Get Lucky: Putting Serendipity to Work in Business

 
 

As business strategies go, relying on luck is not the most dependable route to success. But as many successful companies would attest, sometimes luck, more than skill or hard work, is the missing ingredient that separates a struggling start-up from its Fortune 500 counterparts.

Luck is how 3M was able to stumble upon the invention of Post-Its and turn it into a $100 million-a-year business, and, according to Google founder Sergei Brin, luck is the main reason why his company has found such success where others have not. But unfortunately, luck is random. It can’t be harnessed in a business plan. Or can it?

According to Get Lucky authors Thor Muller and Lane Becker, there are ways to turn luck from an unpredictable force of nature into a tool for business success. It is all about utilizing what they call “planned serendipity.” By developing eight specific skills, companies can set the stage so that they are better able to take advantage of lucky opportunities when they present themselves. In other words, companies like 3M and Google aren’t just lucky, they prepare themselves to be lucky.

For instance, one of the skills the authors cite, the concept of “motion,” is exemplified by the open floor plan at a company like Pixar, which allows disparate groups to connect and share ideas, spontaneously creating a fertile ground for new, unplanned and serendipitous thoughts to emerge. Another skill, termed “permeability,” or the ability to allow information to pass freely from customers outside the company to employees inside, is why messenger bag maker Timbuk2 was able to develop a diaper bag kit after customers expressed a desire for it.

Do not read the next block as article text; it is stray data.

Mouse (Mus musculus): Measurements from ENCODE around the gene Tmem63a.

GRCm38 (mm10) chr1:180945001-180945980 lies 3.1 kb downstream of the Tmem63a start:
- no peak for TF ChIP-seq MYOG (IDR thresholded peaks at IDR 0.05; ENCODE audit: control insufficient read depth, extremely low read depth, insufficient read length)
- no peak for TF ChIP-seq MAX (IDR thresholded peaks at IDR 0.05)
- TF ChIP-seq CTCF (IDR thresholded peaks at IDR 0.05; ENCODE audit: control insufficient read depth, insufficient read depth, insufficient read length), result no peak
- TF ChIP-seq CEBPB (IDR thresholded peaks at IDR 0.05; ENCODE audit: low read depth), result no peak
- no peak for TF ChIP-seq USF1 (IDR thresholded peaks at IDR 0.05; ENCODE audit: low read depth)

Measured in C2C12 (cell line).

And the ability to be divergent is why bookseller Barnes & Noble has been able to remain successful in the digital age while rival Borders was forced to declare bankruptcy.

Chasing serendipity is a counterintuitive proposition for risk managers tasked with reducing uncertainty in their companies. But as we all know, risk can also have an upside. And as the companies profiled in this book demonstrate, embracing this upside can make all the difference between well-intentioned failure and lasting success.

 
Morgan O'Rourke

More articles by »

About the Author

Morgan O’Rourke is editor in chief of Risk Management and director of publications for the Risk & Insurance Management Society, Inc. (RIMS)

 
 
 

Leave a reply

required

required

optional